What happens to a bunch of rich, bored, vapid Z-ers/millennials locked in a McMansion during hurricane season when the wi-fi goes out?
If the movie Bodies Bodies Bodies is anything to go by, they’ll probably end up killing each other – unless someone else does it first.
The new horror-comedy film starring Pete Davidson and Amandla Stenberg follows seven friends who play a murder-in-the-dark-style game called Bodies Bodies Bodies.
But before long, real bodies start coming up, and they must find out who the killer is.
Bulgarian actress Maria Bakalova plays the protagonist Bee, a foreigner and the new girlfriend of one of the band members.
Speaking to ABC News from New York, she says the lack of trust between the supposedly close-knit group of friends propels the story.
“You’re dealing with your little issues: did you text him or you don’t like my podcast or my parents aren’t upper class,” she says.
“All those little non-life-threatening issues in a time when you supposedly need to protect yourself and your loved ones from a potential killer or natural disaster.
“That’s the fun part [is] that you get people [that worry about] so many little things instead of the big picture, which is scary. So it gets funny.”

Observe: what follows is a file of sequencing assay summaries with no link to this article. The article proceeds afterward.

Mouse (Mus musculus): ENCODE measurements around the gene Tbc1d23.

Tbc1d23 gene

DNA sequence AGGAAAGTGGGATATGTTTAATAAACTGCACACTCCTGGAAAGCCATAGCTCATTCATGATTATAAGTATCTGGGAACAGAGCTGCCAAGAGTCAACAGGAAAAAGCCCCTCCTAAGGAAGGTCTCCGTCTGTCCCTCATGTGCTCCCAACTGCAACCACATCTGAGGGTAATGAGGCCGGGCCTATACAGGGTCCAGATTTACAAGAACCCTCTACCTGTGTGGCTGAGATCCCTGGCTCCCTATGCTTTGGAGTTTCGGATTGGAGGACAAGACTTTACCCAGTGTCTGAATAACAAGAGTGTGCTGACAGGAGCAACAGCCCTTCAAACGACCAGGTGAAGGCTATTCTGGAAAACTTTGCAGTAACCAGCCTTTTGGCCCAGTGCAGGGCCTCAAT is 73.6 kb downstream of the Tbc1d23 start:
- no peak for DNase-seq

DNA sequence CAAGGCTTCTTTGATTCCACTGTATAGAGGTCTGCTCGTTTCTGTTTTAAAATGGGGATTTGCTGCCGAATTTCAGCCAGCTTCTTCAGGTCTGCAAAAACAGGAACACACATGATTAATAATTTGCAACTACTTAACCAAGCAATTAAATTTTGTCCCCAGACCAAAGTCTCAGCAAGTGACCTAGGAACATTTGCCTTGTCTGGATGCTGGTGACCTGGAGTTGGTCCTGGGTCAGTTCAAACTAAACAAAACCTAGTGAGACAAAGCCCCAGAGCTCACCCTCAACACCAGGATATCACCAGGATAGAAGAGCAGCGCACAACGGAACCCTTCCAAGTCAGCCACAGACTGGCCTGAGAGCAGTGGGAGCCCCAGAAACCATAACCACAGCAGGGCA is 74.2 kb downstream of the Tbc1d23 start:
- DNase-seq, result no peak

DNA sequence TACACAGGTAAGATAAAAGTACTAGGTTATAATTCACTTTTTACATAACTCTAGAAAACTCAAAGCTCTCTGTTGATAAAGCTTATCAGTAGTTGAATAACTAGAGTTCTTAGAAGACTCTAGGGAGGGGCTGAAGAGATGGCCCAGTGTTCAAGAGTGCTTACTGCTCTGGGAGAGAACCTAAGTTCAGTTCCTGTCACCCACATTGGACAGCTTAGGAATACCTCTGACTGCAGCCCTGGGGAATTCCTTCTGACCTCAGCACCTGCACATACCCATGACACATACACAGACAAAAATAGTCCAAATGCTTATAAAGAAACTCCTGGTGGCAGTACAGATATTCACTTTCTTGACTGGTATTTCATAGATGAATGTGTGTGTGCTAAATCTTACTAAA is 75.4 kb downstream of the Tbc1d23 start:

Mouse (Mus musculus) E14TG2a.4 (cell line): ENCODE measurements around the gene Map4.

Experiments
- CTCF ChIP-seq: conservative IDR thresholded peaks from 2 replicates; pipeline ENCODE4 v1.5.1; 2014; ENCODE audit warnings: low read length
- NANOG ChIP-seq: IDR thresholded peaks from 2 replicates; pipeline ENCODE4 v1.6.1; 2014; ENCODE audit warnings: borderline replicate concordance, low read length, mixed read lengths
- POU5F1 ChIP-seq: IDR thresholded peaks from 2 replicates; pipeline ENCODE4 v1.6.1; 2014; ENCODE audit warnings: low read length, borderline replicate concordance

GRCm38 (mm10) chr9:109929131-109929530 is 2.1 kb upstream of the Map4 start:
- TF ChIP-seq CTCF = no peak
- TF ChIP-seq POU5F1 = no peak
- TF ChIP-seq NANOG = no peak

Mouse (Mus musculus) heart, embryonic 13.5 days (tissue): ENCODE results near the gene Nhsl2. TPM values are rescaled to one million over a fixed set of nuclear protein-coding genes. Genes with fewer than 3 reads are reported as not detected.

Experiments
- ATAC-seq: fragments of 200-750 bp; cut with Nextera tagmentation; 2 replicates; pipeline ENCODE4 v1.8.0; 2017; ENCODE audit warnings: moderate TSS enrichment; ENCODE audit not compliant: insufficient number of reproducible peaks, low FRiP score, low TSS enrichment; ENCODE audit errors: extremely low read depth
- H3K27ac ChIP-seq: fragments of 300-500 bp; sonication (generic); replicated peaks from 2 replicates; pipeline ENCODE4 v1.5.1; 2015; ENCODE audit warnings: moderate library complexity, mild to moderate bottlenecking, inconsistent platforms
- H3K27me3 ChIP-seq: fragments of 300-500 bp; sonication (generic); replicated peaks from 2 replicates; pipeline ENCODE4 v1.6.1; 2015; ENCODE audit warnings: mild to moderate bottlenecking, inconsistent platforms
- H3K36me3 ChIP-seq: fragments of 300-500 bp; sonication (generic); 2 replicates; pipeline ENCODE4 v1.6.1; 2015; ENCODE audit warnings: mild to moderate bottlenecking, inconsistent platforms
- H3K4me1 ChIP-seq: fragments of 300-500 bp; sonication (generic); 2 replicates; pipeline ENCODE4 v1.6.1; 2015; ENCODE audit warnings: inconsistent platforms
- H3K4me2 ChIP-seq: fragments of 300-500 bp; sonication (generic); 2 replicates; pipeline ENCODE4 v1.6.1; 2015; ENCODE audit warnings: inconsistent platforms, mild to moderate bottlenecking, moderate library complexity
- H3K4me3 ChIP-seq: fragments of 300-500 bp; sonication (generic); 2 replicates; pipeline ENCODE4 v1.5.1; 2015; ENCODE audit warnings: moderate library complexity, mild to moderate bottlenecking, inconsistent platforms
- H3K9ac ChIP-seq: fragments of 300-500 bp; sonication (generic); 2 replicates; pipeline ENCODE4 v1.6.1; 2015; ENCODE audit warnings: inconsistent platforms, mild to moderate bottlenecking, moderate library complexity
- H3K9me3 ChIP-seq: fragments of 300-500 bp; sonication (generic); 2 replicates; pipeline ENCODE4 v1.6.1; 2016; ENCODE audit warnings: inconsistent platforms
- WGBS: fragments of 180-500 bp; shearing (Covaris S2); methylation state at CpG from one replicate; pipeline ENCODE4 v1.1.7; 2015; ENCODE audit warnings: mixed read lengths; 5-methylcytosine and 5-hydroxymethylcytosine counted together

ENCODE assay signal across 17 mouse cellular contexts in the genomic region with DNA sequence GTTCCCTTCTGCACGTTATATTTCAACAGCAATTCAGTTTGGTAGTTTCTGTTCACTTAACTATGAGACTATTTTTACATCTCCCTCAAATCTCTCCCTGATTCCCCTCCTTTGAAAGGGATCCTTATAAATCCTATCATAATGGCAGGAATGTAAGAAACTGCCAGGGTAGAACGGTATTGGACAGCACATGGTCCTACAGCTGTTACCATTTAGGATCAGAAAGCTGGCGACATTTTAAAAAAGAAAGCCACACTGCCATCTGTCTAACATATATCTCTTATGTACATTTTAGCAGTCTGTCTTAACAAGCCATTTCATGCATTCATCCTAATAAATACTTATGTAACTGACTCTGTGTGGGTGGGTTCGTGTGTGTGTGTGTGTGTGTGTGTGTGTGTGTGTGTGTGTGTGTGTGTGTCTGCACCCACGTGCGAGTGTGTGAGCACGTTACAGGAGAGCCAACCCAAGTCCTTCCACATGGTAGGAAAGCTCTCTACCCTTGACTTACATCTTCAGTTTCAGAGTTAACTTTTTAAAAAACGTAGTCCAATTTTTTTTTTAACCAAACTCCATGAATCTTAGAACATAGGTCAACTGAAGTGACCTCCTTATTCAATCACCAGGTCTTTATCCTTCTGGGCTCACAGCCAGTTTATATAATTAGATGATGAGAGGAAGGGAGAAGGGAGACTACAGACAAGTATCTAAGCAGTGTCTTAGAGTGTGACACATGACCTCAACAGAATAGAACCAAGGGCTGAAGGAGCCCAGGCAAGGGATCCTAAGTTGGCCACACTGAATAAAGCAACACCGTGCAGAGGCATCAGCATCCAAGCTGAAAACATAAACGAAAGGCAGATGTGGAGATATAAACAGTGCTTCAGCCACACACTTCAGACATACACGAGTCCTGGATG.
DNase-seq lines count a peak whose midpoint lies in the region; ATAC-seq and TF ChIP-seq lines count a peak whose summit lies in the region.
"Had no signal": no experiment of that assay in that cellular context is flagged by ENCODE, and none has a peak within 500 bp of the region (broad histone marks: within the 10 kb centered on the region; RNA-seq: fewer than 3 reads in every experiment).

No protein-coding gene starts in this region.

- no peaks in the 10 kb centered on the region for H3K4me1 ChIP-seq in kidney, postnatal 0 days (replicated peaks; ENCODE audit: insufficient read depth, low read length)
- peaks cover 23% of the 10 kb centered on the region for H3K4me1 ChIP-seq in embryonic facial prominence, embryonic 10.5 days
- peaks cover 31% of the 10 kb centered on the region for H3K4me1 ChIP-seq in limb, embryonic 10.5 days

“The biggest monster is within us”
As the group of twenty-somethings races to uncover the murderer among them, they also grapple with social issues such as performative alliance and culture cancellation.
Terrified and covered in blood, they still manage to hurl insults at each other, like “You’re triggering me”, “You’re so toxic” and “You hate-listen to his podcast”.
“The biggest monster in this movie is kind of inside us in every character,” says Bakalova, who is best known for her role as Borat’s daughter Tutar in Borat: The Next Movie.
“It’s not so much the hurricane, even the wi-fi. It’s what happens inside of us when these circumstances happen around us.
“Who are we really, in the dark?
The film asks if the anxiety around these issues is cross-generational, as the characters mask their feelings by communicating through screens, using GIFs, memes, and stickers to convey emotions.
“Am I Gen Z? Am I a millennial? I think all generations are pretty glued to their phones,” Bakalova says.
“I do not think so [technology is] necessarily a bad thing as long as you know how to use it correctly, but it definitely shapes our lives in a way that changes the communication between us.
“We kind of put a boundary between us and it’s harder to communicate and develop a real relationship, to build trust with someone.
“And that’s what we’ve witnessed with these people who are in this nightmare.
“It’s probably the first time they’ve actually communicated with each other in years.”
Bakalova stars alongside a diverse cast that includes Chase Lui Wonders, Myha’la Herrold, Rachel Sennott and Lee Pace.
“Art is pretty much a reflection of the life we live,” she says.
“And so many times, life copies art… And I think it’s important to hear all the different voices.”
The dark comedy-thriller-slasher will be released in Australia on September 15.